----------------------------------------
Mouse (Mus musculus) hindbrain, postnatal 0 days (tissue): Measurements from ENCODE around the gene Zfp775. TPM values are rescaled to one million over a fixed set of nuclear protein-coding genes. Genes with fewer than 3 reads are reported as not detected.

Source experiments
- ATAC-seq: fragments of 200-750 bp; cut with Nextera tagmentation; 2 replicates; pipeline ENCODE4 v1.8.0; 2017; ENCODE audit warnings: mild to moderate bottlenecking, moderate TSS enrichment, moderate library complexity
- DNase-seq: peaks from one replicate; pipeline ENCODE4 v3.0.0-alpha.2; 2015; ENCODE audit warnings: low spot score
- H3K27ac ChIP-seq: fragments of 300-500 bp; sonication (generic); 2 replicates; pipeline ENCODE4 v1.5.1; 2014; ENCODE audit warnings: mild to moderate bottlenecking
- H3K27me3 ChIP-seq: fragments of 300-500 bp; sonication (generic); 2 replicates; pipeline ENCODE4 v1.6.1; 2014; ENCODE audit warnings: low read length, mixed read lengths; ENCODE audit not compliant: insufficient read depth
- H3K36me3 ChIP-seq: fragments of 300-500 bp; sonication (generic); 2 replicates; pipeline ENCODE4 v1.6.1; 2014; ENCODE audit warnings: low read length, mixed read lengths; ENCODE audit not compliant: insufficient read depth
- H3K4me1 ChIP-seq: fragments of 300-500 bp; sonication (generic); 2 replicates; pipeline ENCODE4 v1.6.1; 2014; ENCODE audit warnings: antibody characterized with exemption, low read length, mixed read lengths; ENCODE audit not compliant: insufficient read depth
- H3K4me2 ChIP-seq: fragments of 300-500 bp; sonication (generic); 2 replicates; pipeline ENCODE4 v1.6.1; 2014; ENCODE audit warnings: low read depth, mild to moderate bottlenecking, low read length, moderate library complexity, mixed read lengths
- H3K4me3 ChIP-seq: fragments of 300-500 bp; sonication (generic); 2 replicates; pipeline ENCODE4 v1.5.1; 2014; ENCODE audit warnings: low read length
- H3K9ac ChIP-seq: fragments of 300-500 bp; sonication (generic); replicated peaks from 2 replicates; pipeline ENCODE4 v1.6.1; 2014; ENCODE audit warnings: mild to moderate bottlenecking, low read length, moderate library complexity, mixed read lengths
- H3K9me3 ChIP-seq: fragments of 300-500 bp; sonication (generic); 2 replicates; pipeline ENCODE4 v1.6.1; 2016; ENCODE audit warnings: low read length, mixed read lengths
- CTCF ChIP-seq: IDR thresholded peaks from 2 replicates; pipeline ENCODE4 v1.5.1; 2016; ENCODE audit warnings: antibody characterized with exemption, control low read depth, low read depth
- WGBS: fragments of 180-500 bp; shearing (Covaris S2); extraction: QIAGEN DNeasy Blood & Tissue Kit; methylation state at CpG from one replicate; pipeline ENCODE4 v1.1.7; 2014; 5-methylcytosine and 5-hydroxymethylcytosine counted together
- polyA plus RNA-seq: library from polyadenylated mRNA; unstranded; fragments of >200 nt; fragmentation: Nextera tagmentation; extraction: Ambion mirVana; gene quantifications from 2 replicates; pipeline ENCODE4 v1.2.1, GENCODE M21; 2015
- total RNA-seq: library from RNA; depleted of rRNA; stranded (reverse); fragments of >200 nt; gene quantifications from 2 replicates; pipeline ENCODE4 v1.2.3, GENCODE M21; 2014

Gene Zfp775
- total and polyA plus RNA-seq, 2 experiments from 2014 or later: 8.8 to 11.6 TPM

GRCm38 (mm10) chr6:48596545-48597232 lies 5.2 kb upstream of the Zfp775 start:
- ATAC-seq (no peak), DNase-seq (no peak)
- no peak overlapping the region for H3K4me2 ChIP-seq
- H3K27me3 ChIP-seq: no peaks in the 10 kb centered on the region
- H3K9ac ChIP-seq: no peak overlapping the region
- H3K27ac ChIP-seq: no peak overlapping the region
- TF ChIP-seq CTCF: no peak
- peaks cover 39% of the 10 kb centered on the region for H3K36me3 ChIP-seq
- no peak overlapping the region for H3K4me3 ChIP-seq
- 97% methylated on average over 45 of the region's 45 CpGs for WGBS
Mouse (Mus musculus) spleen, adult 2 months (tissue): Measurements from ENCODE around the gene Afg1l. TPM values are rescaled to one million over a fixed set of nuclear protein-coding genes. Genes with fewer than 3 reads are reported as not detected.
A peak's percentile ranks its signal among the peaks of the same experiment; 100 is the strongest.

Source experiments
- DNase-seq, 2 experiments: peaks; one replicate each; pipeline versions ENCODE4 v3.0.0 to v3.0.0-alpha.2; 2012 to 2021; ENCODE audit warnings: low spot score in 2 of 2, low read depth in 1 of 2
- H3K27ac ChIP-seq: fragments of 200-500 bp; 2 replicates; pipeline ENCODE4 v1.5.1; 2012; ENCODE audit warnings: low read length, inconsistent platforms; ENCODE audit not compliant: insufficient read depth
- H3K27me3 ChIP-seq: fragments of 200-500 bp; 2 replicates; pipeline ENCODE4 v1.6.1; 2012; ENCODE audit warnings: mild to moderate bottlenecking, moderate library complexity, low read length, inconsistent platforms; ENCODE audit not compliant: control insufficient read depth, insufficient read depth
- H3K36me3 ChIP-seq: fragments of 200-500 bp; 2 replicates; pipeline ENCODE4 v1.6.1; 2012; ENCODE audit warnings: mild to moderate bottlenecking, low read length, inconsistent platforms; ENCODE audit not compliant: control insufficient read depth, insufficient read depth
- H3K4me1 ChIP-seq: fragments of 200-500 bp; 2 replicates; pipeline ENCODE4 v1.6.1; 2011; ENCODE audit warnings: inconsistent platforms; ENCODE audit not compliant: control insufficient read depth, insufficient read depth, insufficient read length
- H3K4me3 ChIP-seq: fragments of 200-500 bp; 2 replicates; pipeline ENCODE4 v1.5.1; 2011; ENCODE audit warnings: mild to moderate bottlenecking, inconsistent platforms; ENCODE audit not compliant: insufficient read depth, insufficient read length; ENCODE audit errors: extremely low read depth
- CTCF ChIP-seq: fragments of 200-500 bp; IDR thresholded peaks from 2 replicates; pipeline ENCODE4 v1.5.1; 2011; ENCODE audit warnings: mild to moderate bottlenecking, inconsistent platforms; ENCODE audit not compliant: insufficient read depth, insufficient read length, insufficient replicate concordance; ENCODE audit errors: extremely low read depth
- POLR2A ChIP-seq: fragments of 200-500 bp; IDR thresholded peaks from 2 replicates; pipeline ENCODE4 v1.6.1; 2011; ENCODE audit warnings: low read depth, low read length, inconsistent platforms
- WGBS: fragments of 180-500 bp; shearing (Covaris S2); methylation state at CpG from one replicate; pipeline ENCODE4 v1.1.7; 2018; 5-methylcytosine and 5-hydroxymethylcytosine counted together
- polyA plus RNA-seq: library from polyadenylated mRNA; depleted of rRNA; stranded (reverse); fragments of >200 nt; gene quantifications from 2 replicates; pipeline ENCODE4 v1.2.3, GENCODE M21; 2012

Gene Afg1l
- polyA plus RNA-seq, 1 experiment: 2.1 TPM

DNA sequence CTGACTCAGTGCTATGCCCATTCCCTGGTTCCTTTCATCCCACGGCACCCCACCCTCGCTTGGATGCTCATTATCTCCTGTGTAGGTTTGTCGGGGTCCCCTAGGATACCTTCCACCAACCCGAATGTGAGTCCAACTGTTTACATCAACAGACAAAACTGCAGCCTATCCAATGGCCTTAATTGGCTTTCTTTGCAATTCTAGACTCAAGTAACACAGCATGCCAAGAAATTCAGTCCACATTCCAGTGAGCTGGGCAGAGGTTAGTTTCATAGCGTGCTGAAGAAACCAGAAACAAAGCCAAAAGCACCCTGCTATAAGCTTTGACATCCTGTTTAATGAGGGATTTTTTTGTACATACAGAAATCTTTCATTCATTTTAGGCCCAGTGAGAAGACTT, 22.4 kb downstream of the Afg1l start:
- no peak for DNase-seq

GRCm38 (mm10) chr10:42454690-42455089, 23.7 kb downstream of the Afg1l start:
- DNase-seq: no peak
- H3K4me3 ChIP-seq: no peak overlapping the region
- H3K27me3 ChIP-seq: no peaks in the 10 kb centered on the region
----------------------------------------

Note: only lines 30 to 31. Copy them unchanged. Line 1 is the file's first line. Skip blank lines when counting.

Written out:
A peak's percentile ranks its signal among the peaks of the same experiment; 100 is the strongest.

Source experiments